Once again, it?s time for Animaniacs? and they?re still zany to the max.
Picking up where last season ended, Animaniacs begins as The Warner Brothers (and the Warner Sister), Yakko, Wakko and Dot, as they attempt to grapple with new leadership of the Warner Movie Lot. Faced with new (and more serious) security, they need to find new ways to torment their tormentors. At the same time, other animated hijinx features Pinky and the Brain, who continue to look for new ways to take over the world and tiny alien Starbox, who yearns to begin his planetary invasion (if playmate Cindy will allow him).
Back for their third (and possibly final?) season on Hulu,?Animaniacs?feels more comfortable this year than it has the previous two. Whereas it has never been uncommon for animated series to throw in the occasional joke geared towards parents, the latest iteration of?Animaniacs?seemed to be taking the opposite approach by targeting adults over their kids. (This is not to say that content was inappropriate but rather that references adult pop culture were dominating the writing.) As a result, although the series has been around forever, one had to wonder if they had begun to lose their target audience. However, with Season 3,?Animaniacs?returns to a more balanced approach. As with earlier seasons, their focus has returned to be on pre-teen children with tone and style while still adding allusions to things like ?Meghan and Harry? and?Max Max: Fury Road?included secondarily for the parents.
And the series is far better because of it.
In a lot of ways, Animaniacs? latest season feels as fresh as the original series. Rarely does a series seem to improve with age but the Warners and Pinky and the Brain somehow have managed to refuel the tanks with energy. As one of the forerunners of this style of humour, they continue to adapt to modern sensibilities and sensitivities. Gone are the stereotypes of the ?Good Feathers? of the old series, replaced by a desure to be ?gender-balanced, pronoun-neutral and ethnically diverse?. Even so, they never cease to hack away at pop culture with unrestrained glee. (Remember that ?they did meta first?.)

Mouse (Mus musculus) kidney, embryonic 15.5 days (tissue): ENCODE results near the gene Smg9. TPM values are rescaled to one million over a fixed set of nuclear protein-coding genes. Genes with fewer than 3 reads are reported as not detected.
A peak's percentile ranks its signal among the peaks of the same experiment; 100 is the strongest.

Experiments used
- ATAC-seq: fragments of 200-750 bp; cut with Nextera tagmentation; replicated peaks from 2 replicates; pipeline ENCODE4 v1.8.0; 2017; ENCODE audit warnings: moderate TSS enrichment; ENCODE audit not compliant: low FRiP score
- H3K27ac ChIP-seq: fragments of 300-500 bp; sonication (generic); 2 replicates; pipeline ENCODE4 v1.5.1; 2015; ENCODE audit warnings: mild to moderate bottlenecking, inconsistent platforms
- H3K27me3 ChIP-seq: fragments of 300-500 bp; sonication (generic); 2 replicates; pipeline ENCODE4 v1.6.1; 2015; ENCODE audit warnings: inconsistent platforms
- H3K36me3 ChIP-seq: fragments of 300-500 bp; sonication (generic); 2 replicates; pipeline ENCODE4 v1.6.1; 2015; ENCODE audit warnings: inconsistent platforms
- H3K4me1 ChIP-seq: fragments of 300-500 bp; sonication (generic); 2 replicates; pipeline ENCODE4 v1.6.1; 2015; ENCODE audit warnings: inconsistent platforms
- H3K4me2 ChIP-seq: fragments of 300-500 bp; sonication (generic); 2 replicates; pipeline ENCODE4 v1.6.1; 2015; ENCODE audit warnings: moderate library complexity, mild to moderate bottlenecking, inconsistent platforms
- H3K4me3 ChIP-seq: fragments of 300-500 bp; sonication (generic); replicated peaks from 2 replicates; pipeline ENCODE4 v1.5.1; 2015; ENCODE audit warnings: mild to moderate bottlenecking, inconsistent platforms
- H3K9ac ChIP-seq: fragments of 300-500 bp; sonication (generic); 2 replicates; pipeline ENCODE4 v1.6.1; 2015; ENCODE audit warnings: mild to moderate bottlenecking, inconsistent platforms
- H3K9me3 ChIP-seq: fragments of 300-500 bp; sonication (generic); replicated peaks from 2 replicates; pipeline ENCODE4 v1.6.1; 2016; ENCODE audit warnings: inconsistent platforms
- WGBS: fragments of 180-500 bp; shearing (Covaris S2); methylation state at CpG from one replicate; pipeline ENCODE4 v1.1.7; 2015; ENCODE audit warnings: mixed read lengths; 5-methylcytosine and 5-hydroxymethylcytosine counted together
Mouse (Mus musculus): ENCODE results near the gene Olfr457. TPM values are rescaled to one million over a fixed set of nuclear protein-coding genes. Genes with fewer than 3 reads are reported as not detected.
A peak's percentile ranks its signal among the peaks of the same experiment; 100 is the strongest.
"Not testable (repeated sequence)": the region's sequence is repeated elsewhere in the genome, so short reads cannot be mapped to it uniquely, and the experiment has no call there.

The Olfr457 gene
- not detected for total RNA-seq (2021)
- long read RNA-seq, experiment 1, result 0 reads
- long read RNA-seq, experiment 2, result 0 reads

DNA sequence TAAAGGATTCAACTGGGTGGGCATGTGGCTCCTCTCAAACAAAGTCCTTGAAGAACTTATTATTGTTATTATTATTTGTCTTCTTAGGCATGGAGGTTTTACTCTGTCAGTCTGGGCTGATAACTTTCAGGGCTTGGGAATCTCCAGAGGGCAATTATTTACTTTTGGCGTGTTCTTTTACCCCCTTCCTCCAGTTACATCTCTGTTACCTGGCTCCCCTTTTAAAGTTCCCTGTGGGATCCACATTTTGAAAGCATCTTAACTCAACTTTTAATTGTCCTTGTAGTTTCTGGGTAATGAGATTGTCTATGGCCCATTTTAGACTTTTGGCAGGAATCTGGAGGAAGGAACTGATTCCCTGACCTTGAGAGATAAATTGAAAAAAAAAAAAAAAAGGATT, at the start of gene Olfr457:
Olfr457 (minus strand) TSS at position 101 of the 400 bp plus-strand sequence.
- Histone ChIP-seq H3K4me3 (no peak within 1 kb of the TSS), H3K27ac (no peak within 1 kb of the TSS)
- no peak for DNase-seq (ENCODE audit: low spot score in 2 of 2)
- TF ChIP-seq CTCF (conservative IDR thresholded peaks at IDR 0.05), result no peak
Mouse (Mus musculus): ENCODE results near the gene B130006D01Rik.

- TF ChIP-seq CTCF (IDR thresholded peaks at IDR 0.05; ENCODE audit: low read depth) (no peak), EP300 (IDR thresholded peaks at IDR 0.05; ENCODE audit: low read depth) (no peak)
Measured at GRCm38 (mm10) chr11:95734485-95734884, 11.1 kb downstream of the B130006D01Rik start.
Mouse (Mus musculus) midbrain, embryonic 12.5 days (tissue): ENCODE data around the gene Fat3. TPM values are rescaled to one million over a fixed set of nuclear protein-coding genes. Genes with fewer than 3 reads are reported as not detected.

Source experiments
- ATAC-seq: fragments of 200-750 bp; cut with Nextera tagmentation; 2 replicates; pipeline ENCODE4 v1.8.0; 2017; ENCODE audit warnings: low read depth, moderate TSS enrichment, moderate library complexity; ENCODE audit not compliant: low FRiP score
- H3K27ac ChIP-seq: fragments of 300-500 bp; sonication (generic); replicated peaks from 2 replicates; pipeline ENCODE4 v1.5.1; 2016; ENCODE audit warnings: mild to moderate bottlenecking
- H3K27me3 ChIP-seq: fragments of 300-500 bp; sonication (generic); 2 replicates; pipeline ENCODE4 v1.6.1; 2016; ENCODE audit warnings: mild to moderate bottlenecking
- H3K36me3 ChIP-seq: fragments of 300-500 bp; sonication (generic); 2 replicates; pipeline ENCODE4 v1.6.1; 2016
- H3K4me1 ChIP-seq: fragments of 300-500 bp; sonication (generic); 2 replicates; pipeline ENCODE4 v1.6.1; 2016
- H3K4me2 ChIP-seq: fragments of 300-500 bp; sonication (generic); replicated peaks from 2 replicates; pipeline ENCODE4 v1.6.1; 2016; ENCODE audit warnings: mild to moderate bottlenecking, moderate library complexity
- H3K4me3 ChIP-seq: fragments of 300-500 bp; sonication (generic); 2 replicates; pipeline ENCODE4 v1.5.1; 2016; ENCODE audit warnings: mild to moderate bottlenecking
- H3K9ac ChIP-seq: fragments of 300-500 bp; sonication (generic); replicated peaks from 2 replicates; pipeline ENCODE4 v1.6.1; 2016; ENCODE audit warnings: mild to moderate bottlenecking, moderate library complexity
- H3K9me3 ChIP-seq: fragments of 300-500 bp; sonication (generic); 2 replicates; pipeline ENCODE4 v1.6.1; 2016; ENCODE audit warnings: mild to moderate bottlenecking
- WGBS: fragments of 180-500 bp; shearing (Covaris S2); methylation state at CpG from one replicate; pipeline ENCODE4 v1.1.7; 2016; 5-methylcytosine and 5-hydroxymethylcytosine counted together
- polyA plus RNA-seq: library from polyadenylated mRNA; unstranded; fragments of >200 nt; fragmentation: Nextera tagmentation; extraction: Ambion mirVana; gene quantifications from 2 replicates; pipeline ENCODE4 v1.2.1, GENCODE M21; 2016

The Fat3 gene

But what?s most interesting about the new season is that it seems to take on a bit of a social conscience. Without losing any of their trademark biting humour, Season 3 takes on some issues that affect children of this generation. Conversations surrounding social media and global warming all get tackled by the Warners while still getting the laughs. (In fact, the episode surrounding a social media influencer losing her childhood for the sake of ?likes? is particularly well-written.) In doing so, Animaniacs walks the fine line between satire and reality. Yes, they know to to be insane-y but they also take their shot at keeping kids informed.
After all, even if you?re zany to the max, you still need to care about things that matter.
For this reason, while the ?brand new contracts? that the Warners have signed may have expired, there?s still no reason why season four couldn?t become a reality. With their ability to adapt and, more importantly, mature with the times, Animaniacs proves yet again that they deserve another chance to run around the Warner movie lot. But, even if Hulu decides to lock them back them in the tower, you can never ever keep the Warner Bros (and the Warner Sister) from escaping?and I, for one, hope they get another chance to wreak havoc.
Animaniacs returns to Hulu with 10 new episodes on Friday, February 17th, 2023.